It is a known fact that viruses mutate rapidly, and these mutations cause the production or release of new variants of that virus. And the novel coronavirus is no exception to this.
At least three variant strains of the novel coronavirus (SARS-CoV-2) have been studied.
What’s more? There is a need for people to be concerned about these new strains. There is evidence that these strains may be more infectious than the original strain, resulting in massive spikes in recent cases.
CDC has made some discoveries about the strains
Increased COVID-19 cases would greatly overwhelm global healthcare systems, resulting in many “preventable” deaths.
Although a lot of studies are still being done on the variants — their ease of spread, whether or not they cause severe illness, and if the current vaccines will be able to protect against these variants, the Centers for Disease Control and Prevention (CDC) has made the following discoveries about the new strains of the virus:
· There are many mutations in the B.1.1.7 variant of the virus. This variant was discovered in the UK and has spread across the globe, affecting industrialized nations like Canada and the United States. Agreed, the B.1.1.7 variant spreads very fast, but it is unknown whether it increases the risk of death or causes severe illnesses.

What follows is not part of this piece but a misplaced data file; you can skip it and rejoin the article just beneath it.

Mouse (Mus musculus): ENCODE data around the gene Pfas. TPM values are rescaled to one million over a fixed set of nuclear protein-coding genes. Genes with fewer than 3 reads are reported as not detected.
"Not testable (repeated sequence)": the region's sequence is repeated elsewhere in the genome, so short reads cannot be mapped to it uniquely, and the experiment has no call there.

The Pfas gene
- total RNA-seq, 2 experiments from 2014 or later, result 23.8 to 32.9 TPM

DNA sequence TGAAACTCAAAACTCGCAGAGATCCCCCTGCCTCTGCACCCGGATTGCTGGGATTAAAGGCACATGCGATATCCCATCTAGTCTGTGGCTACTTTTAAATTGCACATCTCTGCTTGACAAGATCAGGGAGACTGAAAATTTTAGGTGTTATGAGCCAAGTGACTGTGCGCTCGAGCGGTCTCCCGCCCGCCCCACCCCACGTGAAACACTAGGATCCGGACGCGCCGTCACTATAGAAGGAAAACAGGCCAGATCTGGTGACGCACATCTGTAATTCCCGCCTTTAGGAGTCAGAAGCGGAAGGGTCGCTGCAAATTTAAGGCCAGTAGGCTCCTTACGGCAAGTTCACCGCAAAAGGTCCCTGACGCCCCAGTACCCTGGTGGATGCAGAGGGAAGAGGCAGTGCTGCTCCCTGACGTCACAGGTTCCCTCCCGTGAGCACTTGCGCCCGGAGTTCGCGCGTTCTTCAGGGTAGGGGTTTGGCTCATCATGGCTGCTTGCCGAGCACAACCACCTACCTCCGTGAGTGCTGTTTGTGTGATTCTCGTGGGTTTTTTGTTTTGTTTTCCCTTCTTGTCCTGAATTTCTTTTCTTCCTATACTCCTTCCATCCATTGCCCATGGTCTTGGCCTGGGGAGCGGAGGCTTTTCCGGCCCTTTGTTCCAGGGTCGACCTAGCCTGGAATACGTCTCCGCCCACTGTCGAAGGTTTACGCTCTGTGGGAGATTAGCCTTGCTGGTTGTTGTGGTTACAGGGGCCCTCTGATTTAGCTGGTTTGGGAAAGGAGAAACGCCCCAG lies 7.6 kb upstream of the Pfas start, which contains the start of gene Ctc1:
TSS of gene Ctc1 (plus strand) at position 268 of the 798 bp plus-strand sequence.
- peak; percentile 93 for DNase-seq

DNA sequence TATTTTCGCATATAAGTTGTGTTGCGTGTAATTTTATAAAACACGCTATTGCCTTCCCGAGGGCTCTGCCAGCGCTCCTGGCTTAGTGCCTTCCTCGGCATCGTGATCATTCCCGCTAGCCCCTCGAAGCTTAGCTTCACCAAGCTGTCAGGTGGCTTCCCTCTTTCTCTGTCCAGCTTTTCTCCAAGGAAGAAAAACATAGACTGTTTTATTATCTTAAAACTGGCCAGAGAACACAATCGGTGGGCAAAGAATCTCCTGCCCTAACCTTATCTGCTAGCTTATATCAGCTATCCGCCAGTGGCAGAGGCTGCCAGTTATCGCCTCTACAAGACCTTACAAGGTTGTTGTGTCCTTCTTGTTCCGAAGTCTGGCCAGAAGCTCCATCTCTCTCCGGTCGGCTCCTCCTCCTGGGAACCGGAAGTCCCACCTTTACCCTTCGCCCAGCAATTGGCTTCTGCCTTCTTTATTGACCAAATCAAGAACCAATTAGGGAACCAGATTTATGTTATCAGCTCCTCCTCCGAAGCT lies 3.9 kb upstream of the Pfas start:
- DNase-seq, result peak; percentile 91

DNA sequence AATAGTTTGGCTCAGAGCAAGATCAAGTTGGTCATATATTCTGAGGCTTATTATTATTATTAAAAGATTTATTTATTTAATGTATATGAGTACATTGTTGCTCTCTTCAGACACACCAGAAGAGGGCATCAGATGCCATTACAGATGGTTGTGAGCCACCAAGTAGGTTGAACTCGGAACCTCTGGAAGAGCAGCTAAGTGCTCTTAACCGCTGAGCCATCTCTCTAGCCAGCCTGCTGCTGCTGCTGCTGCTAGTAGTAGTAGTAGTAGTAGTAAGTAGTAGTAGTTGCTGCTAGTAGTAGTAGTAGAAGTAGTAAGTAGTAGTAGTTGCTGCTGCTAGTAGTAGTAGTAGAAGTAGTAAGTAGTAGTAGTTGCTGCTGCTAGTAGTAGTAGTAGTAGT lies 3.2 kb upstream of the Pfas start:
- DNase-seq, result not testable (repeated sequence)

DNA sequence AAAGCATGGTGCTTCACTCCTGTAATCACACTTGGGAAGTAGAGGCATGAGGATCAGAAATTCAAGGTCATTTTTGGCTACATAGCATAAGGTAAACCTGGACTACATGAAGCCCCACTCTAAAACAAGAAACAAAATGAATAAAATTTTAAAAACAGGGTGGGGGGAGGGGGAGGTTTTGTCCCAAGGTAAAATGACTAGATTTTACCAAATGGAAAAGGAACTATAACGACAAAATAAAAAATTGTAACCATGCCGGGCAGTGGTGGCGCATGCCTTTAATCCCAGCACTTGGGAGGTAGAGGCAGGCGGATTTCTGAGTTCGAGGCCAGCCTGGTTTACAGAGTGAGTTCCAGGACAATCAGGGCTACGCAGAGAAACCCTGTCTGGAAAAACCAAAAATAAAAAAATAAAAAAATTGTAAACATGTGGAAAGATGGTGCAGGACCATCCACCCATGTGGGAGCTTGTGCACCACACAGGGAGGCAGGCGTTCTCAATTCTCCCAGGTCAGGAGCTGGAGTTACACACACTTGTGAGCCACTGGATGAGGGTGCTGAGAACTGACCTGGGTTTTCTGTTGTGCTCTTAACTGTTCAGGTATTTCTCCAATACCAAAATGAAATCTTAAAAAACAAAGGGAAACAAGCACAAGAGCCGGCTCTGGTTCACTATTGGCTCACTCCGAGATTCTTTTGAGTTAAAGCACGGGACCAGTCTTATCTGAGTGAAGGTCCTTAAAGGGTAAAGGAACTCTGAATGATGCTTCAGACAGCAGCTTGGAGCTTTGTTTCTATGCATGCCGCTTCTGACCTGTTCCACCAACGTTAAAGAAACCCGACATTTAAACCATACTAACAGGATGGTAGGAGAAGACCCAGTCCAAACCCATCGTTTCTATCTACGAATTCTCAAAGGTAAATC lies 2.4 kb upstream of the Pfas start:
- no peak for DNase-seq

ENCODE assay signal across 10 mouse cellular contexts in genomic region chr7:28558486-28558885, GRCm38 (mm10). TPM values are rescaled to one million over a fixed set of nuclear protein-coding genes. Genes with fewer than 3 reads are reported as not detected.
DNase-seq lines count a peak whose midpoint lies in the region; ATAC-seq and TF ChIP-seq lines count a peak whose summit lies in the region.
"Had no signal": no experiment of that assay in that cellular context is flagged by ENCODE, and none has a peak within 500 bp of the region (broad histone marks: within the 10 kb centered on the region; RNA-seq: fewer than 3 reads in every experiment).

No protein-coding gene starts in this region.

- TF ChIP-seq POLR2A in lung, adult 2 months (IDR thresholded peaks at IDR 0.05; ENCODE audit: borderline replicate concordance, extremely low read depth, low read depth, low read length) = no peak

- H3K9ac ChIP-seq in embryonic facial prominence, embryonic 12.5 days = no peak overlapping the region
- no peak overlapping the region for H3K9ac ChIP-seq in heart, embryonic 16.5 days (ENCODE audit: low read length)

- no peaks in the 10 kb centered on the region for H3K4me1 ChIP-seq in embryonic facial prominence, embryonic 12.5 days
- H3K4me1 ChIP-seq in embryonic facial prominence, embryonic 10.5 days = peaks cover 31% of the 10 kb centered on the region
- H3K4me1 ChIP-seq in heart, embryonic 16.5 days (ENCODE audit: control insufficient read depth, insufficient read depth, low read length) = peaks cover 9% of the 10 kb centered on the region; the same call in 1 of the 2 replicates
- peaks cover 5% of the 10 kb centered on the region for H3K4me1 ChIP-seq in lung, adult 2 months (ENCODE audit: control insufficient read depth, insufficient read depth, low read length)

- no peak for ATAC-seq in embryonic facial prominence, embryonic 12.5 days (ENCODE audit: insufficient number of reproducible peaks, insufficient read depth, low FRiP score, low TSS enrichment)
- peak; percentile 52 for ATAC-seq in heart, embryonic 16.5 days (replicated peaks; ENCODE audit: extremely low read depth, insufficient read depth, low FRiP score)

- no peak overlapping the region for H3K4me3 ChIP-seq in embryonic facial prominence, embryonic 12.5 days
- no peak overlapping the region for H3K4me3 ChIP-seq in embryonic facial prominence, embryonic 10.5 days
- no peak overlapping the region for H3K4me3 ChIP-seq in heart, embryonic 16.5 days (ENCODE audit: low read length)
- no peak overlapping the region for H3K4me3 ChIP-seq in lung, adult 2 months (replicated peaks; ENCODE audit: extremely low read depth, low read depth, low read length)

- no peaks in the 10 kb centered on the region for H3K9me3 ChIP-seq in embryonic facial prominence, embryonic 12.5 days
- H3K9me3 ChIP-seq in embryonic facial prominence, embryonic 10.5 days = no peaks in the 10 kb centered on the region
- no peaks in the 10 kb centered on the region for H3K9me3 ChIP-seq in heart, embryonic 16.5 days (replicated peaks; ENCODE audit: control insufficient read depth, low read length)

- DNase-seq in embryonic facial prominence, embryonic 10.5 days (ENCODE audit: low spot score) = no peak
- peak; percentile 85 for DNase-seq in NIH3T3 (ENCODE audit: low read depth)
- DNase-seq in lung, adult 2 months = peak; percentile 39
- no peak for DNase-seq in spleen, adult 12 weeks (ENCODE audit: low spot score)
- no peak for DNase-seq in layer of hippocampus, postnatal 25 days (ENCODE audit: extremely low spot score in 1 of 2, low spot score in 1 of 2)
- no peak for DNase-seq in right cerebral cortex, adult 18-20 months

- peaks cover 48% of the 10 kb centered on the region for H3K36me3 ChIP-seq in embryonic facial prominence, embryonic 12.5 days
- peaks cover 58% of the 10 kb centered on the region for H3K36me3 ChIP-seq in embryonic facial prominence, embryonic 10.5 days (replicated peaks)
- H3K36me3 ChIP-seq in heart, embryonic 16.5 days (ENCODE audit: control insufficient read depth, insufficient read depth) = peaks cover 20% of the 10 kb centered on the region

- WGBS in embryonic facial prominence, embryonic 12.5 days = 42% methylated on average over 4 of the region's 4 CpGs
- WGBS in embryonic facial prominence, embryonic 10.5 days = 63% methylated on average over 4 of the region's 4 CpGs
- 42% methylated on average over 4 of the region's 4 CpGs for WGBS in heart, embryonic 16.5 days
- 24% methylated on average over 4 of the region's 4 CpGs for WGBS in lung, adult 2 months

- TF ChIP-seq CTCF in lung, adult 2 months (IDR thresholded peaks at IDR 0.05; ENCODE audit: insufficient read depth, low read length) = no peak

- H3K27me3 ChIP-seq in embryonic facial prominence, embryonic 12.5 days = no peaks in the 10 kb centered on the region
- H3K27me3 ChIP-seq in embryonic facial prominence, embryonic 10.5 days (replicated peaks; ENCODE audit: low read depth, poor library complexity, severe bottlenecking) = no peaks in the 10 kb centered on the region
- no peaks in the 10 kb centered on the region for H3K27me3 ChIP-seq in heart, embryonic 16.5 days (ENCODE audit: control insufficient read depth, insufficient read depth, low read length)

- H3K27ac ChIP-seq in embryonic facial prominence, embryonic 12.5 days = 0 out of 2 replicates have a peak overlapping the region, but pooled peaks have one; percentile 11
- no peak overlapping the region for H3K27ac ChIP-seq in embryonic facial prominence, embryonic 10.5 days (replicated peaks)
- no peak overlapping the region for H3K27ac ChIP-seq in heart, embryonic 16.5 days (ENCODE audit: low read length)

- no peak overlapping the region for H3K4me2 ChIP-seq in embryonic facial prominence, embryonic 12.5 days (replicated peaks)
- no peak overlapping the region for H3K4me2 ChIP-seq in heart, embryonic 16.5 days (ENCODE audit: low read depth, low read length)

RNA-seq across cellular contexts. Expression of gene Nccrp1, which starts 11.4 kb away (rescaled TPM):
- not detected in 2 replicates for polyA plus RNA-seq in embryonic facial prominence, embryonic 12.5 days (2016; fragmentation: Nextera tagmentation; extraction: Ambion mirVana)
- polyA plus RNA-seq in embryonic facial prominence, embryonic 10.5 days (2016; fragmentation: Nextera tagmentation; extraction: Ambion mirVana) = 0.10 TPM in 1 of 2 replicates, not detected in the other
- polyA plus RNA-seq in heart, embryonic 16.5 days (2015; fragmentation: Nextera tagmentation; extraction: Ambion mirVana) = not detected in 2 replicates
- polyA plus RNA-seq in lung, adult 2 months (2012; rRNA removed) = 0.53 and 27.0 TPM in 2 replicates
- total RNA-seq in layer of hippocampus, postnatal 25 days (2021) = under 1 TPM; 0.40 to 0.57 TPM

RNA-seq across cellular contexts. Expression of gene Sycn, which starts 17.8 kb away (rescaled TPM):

· The 1.351 strain was discovered in South Africa. This strain is independent of the UK variant, but both share a couple of mutations. Several cases have occurred outside South Africa. However, the 1.351 strain is yet to manifest in the United States.
· The P.1 strain originated in Brazil. It was discovered in four Brazilian travelers who underwent screening at Haneda Airport on the outskirts of Tokyo. The P.1 variant has not been detected in the US. P.1 contains a couple of mutations that may influence its ability to be identified by antibodies.
How can you protect yourself against these new variants?
The best way to defend yourself against the coronavirus's old and new strains is by minimizing…